I was actually thinking whether or not to publish this entry. I wanted to put it here for the sake of documenting my life, but the comment-whore in me was scoffing at myself. After all, what can be so interesting about visiting a graveyard?
In the end, I concluded that documenting events in my life is more important than producing exciting entries and gathering comments anyway, hence the reason to this post. Btw, this is not meant to be a humourous post. I love it when people recommend kennysia.com to others citing that I’m funny, but most of the time I’m just a normal 20-something who wants to write about his life, and his enormous balls. So if you find this entry funny, man you must be crazy! Go watch some Si Qian Jin video or something!
Despite the fact that Ching Ming is something almost every Malaysian-Chinese observe every year, it is still a refreshing experience for me to witness the customs and practices my extended family follow. This is my first visit to the cemetery in eight years. It is also the first time I visited my late grandmother’s burial place since she passed away in 2001. I was still in Australia when that happened and I regret I wasn’t able to be by her side during her last days. I wasn’t even able to attend her funeral.
All these happened two weeks ago so its kinda old news. But what the heck.
Like most people we woke up at 6am in the morning to beat the crowd. Turned out that we didn’t even need to do that because it was raining damn hard in Kuching that morning and the crowd was scarce. My mother stayed at home to look after my father and my sister hadn’t return to Kuching yet, so it was just me and my brother joining our extended family to pay respects to our late grandparents. I didn’t bring my digicam along as I think its rude to snap photos of the cemetery, but I had my camera phone anyway. 🙂 Most photos are deliberately cropped/blurred for privacy reasons.
Oh and I still have to reiterate to people who knows me in real life, PLEASE do not mention this website to any of my family members or anyone else in Kuching who knows me personally. They are sensitive about this sort of things, so please keep whatever you read to yourself so I can write more stupid things about myself. Deal?
So we headed over to our grandparents’ tomb which was re-decorated since I last remembered. The cemetery is surprisingly clean and mosquito-free, which is good because I had recurring nightmares of me as mosquito-breakfast from when I was a fat 14-year-old.
We propped up a bright red ice-cream umbrella over the tomb. It looked odd. Too bad I didn’t get any request from people asking to suck my ice-cream.
There’s a guy with a small umbrella attached on his head. I thought it was kinda cute. I wonder if he’s gonna fly away Mary-Poppins style if the wind blew harder.
Mr Umbrella-Head looked kinda cool. I knew I have a bigger umbrella than him, but I felt like closing the little umbrella on his head and carry him around like a regular umbrella.
These are yuan baos, or rather paper notes folded into the shape of gold ingots used in ancient China that my aunts have prepared. I remember when I was young and my grandmother was alive, my siblings and I would join her and fold bags and bags of these paper notes for our grandfather. Its a somewhat sad yet sobering thought that we are now doing it for our grandfather and her as well.
These are offerings, which are mostly vegetarian dishes since that’s what my grandmother ate when she’s alive. There’s also two bunches of small sticks next to the fruit basket if you noticed. Those are skins off the bamboo stems.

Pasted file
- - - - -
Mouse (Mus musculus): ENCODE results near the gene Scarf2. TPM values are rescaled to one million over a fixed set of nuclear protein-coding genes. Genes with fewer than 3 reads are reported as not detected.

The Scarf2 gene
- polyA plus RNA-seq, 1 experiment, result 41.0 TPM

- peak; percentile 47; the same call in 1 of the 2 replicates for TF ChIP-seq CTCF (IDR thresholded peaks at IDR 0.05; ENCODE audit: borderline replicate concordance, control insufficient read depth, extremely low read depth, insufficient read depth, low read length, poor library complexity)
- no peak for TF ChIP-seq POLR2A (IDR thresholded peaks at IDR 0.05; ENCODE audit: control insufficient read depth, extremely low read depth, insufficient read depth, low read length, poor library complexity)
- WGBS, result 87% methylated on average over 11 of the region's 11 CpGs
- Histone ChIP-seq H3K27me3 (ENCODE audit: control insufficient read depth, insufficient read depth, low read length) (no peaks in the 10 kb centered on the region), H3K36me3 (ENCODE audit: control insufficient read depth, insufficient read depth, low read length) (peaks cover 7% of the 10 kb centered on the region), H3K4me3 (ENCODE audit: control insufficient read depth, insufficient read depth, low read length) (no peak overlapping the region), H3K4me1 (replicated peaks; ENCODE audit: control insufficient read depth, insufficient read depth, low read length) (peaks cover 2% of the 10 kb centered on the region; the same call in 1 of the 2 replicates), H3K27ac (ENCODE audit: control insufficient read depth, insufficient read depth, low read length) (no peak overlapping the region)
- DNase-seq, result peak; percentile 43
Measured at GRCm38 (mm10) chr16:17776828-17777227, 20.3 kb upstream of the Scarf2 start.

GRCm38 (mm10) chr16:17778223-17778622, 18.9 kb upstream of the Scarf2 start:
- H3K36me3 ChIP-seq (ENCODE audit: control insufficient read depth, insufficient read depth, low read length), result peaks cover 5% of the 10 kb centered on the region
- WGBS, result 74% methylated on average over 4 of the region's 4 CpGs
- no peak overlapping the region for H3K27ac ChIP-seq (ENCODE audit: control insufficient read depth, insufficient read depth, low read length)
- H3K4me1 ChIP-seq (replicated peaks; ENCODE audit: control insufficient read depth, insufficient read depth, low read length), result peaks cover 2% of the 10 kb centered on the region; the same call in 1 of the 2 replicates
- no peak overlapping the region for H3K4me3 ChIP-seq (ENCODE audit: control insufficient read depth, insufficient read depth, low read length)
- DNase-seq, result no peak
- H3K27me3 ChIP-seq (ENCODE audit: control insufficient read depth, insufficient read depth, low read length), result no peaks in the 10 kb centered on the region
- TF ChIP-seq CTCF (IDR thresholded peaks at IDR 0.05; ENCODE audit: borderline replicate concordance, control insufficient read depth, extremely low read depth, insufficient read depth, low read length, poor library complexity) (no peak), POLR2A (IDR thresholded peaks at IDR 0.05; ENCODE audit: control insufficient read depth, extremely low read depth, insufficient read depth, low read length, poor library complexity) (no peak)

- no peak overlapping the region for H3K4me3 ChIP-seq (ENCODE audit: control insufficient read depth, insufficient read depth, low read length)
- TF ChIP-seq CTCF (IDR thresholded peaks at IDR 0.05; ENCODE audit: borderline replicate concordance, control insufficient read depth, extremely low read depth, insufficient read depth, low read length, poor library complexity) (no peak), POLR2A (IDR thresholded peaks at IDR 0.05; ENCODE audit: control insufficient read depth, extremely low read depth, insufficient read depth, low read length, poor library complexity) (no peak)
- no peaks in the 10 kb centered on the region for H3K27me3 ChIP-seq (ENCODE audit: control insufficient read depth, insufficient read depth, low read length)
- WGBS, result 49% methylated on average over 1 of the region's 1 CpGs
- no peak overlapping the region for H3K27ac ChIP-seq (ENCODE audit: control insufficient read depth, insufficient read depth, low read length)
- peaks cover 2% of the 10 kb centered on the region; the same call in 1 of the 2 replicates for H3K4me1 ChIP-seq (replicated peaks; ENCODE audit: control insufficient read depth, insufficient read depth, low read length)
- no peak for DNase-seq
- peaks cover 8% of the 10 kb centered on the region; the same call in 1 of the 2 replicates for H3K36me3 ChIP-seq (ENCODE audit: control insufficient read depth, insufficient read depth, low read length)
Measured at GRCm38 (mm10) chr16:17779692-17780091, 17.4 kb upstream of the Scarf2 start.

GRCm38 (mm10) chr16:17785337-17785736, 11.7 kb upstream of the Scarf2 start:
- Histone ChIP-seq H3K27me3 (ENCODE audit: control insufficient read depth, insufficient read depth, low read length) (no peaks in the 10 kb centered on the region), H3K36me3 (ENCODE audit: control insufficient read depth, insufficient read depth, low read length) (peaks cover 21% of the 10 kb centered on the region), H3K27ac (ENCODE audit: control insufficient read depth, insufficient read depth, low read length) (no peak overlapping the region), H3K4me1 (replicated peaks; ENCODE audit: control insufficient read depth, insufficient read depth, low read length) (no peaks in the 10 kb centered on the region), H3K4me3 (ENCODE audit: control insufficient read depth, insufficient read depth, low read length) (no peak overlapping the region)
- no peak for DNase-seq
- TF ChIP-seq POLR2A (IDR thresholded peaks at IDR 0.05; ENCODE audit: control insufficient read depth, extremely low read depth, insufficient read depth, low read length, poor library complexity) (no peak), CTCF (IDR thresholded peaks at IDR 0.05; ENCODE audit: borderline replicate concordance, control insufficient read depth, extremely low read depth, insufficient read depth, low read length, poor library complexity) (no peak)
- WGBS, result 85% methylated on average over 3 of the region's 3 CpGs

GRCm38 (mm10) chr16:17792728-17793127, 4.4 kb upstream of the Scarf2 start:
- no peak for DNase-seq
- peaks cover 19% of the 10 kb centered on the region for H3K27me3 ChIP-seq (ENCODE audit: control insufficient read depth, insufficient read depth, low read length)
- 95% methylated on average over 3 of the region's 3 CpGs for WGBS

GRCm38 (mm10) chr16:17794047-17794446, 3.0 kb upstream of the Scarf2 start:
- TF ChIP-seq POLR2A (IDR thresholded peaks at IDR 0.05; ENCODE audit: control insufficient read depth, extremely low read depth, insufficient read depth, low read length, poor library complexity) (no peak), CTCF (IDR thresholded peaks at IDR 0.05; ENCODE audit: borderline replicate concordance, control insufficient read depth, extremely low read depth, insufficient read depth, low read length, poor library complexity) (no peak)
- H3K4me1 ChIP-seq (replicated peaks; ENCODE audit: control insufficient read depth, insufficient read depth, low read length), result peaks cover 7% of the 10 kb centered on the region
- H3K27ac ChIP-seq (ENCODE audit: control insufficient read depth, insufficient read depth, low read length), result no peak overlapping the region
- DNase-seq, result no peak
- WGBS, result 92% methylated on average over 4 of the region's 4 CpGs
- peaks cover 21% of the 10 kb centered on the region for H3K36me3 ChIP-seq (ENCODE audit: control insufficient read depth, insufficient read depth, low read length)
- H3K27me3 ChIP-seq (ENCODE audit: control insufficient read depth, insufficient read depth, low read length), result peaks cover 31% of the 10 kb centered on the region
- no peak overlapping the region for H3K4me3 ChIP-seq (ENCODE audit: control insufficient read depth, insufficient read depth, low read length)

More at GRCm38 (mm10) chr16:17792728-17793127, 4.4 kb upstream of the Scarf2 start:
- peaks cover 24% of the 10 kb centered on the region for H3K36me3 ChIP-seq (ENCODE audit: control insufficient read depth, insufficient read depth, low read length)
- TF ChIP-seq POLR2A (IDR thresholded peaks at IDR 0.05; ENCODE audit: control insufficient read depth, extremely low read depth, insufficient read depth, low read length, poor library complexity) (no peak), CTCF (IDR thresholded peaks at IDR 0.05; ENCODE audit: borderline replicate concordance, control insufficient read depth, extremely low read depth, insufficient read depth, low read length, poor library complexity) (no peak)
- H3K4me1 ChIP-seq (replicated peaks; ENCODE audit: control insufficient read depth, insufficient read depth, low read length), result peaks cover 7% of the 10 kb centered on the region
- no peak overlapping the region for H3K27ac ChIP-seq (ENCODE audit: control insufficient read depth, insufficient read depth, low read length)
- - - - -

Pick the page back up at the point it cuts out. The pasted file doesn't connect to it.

Here’s a closer look at the pack.
You put some tobacco leaves (I think) onto the bamboo skin, roll it up and smoke it like a normal cigarette. My uncle called it Lo Ko Hoon, which he described as the cheapest form of cigarette.
Its the first time I see this sort of thing. My uncle bought it because apparently that was what my grandfather smoked when he was alive. My aunt shared stories about how she used to sneak these cigarettes for my grandfather even when he was lying on his death bed.
My grandfather passed away when I was 1 years old so I hardly get to know him. All I know was that my grandparents married when the Japanese ruled Borneo during World War II. My family was very very very very very poor until when my father started his business. Looking at that RM1.00 pack of “cigarettes” is a sobering thought how lucky I am I got to study overseas.
While we were chatting amiably about our late grandparents, a family not far from us were doing something interesting…
Nice tent! Too bad the rain stopped soon after they put up the tent! HAHAHAAHAAAA!!! One hour worth of effort… GONE!
Heh, I think they came on the wrong show lah. They should be playing Survivor.
Anyway, when we figured its about time to leave, my uncle did this special ritual involving two coins. He kneeled in front of the tomb and threw two coins. Its a game of probability: two tails meant my late grandparents were not satiated yet, two heads meant they’re smiling on us, and a head and a tail meant that they were full and we may start packing and leave. I thought it was an interesting custom.
We left the cemetery in a big way by burning all those yuan baos and other unfolded paper notes. I’ve seen others burning all sorts of funny things like cardboard beer cans and houses, but we weren’t into those kinda things. So we packed and left and had lunch together and that was that.
I think Ching Ming is great tradition to observe. I never realised its importance until today. I guess the best part is that we shared stories about our late grandparents, reminiscing the good ol’ times and how life is better for us now because of them.
Somehow talking about grandparents made me feel that a part of them in my heart still lives. 🙂